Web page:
Police and security professionals need to be trained under a common skills framework if they are to work together effectively to fight computer crime, according to industry lobby group Eurim.
In a paper published this week, Eurim, which brings together IT directors, lawyers, MPs and civil servants, said police resources alone are inadequate to deal with the rising tide of computer-related crime.
Only 1,000 officers in the UK have been trained to handle basic computer evidence and less than 250 are qualified to present computer evidence in court, Eurim said.
This compares with 8,000 security professionals in the private sector, of which about 1,000 have recognised qualifications and could provide valuable assistance to the police.
Philip Virgo, Eurim’s secretary general, said, "We need a coherent framework for comparing the skills of law enforcement and industry, so when we are organising co-operation, you know what the other person can do."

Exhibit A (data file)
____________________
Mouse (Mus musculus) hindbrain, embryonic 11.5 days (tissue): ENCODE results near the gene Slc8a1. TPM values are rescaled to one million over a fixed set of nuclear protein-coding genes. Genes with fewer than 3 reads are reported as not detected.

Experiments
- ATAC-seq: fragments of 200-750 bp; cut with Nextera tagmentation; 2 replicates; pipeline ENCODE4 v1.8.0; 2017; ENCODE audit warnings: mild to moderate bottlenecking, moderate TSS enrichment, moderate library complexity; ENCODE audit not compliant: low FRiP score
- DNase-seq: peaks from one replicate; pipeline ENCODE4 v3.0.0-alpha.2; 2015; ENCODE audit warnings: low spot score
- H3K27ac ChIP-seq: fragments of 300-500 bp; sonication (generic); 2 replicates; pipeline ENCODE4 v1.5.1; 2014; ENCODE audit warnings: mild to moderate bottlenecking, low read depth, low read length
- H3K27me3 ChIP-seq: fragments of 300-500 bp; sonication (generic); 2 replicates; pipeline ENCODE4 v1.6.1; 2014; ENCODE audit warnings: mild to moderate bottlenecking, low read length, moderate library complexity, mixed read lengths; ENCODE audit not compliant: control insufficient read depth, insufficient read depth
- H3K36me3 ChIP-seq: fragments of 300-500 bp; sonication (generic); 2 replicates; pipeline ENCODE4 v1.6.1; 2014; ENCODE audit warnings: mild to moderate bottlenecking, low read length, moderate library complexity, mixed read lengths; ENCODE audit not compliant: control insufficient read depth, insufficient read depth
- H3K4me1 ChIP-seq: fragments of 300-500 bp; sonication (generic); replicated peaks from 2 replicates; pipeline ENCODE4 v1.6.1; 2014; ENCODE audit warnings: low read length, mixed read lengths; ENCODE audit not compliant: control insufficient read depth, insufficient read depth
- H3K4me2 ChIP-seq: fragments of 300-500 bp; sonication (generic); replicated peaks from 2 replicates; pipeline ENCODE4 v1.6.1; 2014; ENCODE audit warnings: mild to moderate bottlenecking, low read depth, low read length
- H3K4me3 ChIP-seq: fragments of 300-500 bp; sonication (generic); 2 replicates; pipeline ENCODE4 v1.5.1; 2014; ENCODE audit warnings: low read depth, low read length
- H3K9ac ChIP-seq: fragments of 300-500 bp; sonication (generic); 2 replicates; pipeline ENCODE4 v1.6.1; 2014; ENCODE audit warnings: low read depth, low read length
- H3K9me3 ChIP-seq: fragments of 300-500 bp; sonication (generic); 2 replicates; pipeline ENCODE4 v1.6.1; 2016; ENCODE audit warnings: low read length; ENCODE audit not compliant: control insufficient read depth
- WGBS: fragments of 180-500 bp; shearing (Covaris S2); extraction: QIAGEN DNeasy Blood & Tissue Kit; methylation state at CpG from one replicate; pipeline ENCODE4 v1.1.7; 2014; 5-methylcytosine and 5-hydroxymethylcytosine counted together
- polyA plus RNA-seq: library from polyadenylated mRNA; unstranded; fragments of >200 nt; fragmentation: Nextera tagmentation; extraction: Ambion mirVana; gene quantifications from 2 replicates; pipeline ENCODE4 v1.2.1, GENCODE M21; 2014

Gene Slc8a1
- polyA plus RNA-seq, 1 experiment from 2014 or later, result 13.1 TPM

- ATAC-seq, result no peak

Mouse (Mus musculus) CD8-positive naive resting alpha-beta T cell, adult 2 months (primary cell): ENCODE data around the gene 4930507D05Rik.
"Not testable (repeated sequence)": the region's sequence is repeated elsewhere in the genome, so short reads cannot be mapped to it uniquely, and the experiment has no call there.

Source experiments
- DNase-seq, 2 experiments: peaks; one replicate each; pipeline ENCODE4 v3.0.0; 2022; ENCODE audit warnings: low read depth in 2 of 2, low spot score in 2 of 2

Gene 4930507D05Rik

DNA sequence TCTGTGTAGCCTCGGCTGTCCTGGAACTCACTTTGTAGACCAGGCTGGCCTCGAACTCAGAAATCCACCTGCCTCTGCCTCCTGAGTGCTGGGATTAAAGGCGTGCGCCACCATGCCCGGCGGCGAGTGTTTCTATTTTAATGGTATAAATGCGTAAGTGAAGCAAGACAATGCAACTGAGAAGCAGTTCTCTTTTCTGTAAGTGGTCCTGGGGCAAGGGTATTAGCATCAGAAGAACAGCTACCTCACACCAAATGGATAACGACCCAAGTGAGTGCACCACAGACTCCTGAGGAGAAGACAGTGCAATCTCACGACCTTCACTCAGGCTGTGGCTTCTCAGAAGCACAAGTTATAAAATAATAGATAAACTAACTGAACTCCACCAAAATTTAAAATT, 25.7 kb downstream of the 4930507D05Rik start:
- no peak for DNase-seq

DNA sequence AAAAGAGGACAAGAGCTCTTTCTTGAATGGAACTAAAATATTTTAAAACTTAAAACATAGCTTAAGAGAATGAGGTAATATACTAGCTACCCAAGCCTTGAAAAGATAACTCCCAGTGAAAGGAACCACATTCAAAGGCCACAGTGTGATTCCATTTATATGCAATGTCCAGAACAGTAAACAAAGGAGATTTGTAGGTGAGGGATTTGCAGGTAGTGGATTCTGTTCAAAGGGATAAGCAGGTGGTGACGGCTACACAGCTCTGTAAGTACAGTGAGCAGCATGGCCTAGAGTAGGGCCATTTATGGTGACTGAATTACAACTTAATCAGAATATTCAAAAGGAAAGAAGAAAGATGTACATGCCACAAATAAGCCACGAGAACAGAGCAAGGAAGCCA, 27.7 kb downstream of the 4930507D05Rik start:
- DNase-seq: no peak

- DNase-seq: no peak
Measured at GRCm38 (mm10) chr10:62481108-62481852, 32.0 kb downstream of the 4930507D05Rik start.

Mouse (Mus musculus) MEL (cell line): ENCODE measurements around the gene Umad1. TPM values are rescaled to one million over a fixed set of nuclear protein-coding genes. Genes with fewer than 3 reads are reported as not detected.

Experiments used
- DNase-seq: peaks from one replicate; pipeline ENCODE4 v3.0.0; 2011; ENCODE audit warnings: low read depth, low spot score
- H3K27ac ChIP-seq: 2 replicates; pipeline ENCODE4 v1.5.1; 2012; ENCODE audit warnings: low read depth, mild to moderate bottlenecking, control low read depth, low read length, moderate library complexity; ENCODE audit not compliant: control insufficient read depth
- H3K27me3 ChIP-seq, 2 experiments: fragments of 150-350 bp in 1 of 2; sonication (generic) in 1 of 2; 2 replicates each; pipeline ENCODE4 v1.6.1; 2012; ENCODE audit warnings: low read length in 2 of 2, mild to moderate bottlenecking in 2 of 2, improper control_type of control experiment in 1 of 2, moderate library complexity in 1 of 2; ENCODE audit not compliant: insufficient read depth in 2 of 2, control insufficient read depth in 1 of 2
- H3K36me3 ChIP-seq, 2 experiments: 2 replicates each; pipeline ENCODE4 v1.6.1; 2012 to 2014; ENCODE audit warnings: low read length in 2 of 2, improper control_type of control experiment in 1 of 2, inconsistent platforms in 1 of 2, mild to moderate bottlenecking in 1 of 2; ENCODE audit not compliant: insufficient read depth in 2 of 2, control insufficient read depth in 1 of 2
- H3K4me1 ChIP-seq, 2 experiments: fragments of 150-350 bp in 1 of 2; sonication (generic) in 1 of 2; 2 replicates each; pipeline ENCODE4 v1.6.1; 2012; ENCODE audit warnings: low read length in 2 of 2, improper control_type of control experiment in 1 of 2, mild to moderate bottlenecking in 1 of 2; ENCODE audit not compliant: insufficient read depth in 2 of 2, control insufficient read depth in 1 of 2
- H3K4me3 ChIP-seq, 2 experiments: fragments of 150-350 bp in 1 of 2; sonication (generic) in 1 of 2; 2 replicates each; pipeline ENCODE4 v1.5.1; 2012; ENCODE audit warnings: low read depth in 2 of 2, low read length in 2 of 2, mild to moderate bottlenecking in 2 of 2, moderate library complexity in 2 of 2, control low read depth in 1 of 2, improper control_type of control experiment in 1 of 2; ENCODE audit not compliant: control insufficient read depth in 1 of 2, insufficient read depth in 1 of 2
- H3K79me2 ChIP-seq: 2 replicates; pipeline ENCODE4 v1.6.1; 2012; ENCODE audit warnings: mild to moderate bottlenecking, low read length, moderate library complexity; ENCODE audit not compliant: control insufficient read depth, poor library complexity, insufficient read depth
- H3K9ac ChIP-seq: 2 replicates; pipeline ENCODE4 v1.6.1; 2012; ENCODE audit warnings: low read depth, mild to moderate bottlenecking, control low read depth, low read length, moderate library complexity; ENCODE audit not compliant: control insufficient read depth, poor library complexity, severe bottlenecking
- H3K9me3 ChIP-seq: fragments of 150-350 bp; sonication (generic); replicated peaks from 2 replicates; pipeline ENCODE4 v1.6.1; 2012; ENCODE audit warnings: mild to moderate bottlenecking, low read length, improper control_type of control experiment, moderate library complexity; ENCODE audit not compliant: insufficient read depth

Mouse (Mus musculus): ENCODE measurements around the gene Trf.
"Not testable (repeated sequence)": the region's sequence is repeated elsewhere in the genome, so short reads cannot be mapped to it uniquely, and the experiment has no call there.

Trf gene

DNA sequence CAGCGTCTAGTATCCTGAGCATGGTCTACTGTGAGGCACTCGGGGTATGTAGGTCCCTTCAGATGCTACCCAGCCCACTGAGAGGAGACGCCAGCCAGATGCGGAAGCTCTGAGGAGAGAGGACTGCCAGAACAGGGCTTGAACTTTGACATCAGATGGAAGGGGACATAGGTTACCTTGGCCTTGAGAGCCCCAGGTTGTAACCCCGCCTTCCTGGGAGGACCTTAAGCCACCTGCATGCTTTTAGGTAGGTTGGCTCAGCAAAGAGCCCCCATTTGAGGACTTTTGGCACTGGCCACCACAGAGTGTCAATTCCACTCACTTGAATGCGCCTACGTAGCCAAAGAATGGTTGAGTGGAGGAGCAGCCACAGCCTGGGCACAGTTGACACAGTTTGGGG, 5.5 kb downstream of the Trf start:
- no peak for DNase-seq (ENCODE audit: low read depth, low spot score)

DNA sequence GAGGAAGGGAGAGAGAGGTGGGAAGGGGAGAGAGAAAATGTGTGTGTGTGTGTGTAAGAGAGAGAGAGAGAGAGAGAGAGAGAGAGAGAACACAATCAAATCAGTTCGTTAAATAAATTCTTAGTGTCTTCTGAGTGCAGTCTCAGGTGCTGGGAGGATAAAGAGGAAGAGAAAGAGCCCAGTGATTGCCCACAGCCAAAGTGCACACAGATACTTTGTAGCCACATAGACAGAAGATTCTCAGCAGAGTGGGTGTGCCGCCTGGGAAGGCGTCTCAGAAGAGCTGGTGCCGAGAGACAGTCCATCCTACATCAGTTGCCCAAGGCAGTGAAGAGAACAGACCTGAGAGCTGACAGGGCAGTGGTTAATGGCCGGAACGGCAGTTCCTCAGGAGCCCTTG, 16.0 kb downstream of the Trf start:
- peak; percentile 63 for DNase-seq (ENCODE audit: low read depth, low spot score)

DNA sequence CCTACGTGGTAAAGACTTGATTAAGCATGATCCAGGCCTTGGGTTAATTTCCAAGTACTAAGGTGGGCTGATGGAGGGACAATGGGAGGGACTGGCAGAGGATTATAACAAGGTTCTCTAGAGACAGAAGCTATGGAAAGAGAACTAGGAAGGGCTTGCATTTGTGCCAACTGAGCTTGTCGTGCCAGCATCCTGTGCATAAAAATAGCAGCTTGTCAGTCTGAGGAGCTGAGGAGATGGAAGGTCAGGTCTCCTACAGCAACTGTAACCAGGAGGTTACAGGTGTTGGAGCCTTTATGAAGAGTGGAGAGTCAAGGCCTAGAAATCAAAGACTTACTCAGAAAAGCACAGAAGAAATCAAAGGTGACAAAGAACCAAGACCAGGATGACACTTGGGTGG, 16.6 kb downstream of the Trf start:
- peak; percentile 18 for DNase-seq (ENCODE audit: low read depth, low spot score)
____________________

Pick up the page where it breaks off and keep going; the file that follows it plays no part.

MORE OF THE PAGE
Eurim has called on the government to give responsibility for IT security training in the police and the private sector to Skills for Justice, a body set up to co-ordinate training in prisons, the Crown Prosecution Service and the police.
E-Skills UK, the public/private sector partnership for IT training, should take responsibility for creating a framework of qualifications for police and security professionals, Eurim said.
The framework would include training for government officials in local authorities, trading standards and other bodies that have been given powers to access telephone and e-mail records under the Regulation of Investigatory Powers Act.